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When Bad Things Happen to Good Sheep

A new animated movie charmingly wrestles with one of Jewish theology’s thorniest questions

Liel Leibovitz
August 21, 2015
Courtesy of Optimum Releasing/Studio Canal
A still from ‘Shaun the Sheep Movie.’Courtesy of Optimum Releasing/Studio Canal
Courtesy of Optimum Releasing/Studio Canal
A still from ‘Shaun the Sheep Movie.’Courtesy of Optimum Releasing/Studio Canal

One of the most theologically profound films in recent memory is now playing in a theater near you. Torn from their verdant Eden and tossed into a dark dungeon, its characters must secure not only their freedom but their faith, as their Lord and protector turns his back on their ordeal. The movie is a fine example of theodicy, or the effort to explain why an ever-loving, omnipotent Creator would ever allow harm to be visited on his flock. And I mean flock literally: The movie’s protagonists are a bunch of sheep.

Created by Nick Park, the stop-motion visionary behind Aardman Animations, Shaun the Sheep made his debut in 1995, a guest star in the Academy Award-winning short featuring Park’s best-known creations, Wallace and Gromit. Resourceful, responsible, and cheery, Shaun was a scene-stealer, and by 2007 he was rewarded with his own show, comprised of seven-minute-long episodes and revolving around life on the bucolic Mossy Bottom Farm. Neither the animals nor the people speak, and the action revolves around delightful physical set-ups, like a comical attempt to fix the barn’s leaky roof or rein in a ravenous goat.

Translating such a sweetly simple premise to the big screen was a challenge; to meet it, Shaun the Sheep Movie , released earlier this month, sent its protagonists on a long day’s journey into night, starting out in their familiar farm and ending up in the big city. It’s all madcap fun for a while, but when the farmer bonks his head and loses his memory, the animals lose their lord and shepherd. To make matters worse, Shaun and Bitzer, the farmer’s dog, are captured and placed in a dark pound with some of the animal kingdom’s worst, including a feline channeling his inner Hannibal Lecter and more than one homicidal-looking mutt.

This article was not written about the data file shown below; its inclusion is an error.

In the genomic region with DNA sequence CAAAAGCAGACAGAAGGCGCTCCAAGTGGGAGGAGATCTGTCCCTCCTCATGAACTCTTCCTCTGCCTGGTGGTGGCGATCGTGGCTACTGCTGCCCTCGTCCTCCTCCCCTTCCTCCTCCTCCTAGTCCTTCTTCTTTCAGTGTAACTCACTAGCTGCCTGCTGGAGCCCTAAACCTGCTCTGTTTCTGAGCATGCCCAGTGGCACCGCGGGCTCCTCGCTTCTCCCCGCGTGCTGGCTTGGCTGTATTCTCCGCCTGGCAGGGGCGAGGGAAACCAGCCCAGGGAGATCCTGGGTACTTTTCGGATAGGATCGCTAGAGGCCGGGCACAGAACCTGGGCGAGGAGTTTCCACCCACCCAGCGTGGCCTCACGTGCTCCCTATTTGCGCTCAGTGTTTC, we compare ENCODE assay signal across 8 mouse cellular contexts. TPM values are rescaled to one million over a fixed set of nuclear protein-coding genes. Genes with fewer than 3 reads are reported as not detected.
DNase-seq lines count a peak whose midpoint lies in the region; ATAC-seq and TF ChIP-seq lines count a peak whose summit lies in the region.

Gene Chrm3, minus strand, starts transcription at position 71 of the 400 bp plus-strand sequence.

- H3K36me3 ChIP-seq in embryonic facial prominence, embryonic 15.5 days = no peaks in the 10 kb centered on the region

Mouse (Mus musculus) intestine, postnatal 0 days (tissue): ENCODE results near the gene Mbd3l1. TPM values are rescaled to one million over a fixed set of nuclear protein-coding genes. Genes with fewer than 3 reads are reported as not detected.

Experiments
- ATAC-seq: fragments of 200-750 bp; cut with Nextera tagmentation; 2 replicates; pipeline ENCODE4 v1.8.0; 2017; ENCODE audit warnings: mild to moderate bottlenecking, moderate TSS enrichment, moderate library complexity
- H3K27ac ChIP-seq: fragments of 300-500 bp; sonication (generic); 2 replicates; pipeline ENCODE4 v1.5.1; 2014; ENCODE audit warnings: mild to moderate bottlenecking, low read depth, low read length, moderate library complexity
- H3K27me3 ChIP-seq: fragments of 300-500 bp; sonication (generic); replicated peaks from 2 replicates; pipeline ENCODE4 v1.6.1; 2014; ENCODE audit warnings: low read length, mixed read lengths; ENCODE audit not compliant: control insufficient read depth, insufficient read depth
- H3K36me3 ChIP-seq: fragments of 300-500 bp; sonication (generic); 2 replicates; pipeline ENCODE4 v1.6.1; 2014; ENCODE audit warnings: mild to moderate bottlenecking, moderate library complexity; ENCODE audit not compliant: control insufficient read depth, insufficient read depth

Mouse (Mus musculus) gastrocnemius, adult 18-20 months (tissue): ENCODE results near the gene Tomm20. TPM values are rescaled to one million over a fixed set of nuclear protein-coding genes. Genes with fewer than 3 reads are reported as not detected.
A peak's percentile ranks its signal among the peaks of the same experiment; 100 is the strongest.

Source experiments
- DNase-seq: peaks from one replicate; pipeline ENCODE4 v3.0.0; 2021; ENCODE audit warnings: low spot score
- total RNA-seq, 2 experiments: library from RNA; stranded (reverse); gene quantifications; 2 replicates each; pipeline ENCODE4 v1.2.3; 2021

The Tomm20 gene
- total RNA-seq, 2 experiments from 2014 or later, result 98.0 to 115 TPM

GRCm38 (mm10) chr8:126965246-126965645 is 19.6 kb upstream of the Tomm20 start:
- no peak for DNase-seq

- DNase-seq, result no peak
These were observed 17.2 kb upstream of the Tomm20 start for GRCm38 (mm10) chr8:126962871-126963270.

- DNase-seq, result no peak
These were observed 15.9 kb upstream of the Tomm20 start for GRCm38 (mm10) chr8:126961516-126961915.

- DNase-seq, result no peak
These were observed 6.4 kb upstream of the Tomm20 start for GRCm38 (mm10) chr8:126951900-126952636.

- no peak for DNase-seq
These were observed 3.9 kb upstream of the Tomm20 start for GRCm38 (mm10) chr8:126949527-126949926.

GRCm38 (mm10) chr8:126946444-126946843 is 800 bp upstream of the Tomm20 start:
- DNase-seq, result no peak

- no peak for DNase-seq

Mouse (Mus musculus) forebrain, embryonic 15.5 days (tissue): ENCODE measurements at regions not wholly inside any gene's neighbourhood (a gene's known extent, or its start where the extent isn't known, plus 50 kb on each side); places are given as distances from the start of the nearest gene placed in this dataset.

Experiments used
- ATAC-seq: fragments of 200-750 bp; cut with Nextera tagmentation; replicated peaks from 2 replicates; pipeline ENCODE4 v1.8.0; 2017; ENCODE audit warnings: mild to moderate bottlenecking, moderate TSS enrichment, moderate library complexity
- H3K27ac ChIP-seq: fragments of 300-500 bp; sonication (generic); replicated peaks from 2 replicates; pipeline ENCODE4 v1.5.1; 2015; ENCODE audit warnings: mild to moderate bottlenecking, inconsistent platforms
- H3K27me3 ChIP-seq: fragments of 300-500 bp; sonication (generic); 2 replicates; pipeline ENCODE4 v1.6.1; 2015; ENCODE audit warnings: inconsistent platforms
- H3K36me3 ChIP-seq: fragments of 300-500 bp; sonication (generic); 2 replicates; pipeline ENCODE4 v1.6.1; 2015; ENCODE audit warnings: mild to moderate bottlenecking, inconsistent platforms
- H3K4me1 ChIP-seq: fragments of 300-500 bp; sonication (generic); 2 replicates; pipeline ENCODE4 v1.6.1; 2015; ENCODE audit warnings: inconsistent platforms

They escape, of course, and find a way to jog their master’s memory, which means that young viewers can cheer on the triumph of what the film’s trailer cleverly calls wool power. But to the theologically minded among us, this tale of sentient beings eager to connect with a superior who had forsaken them might resonate more deeply.

Why do terrible things happen to good sheep? The Bible offers divergent attempts at an answer, most of which revolve around the divine need to mold the moral material of his earthly creations. Granted free will, these sinful beings must err in the wilderness before they’re permitted into the promised land. Like silly children, they often behave outrageously, and the Heavenly Father, merciful as he may be, has no choice but to punish them. A few smitings, a handful of war, a touch of pestilence—these are the things that shape the souls of men.

Early Catholic theologians followed a similar line of argument, believing that the world existed, to borrow Keats’ neat phrase, as “a vale of soul-making” and that suffering made it possible for mortals to grow more godlike. But Augustine, the most magnificent of all early theologians and the author of the doctrine of grace, had grimmer thoughts: God, he reasoned, was perfect; it was us, tainted by the original sin, who were born of corruptible seed. The only way to remain good was to bask in God’s life, which was made possible by virtue of Christ’s ultimate sacrifice.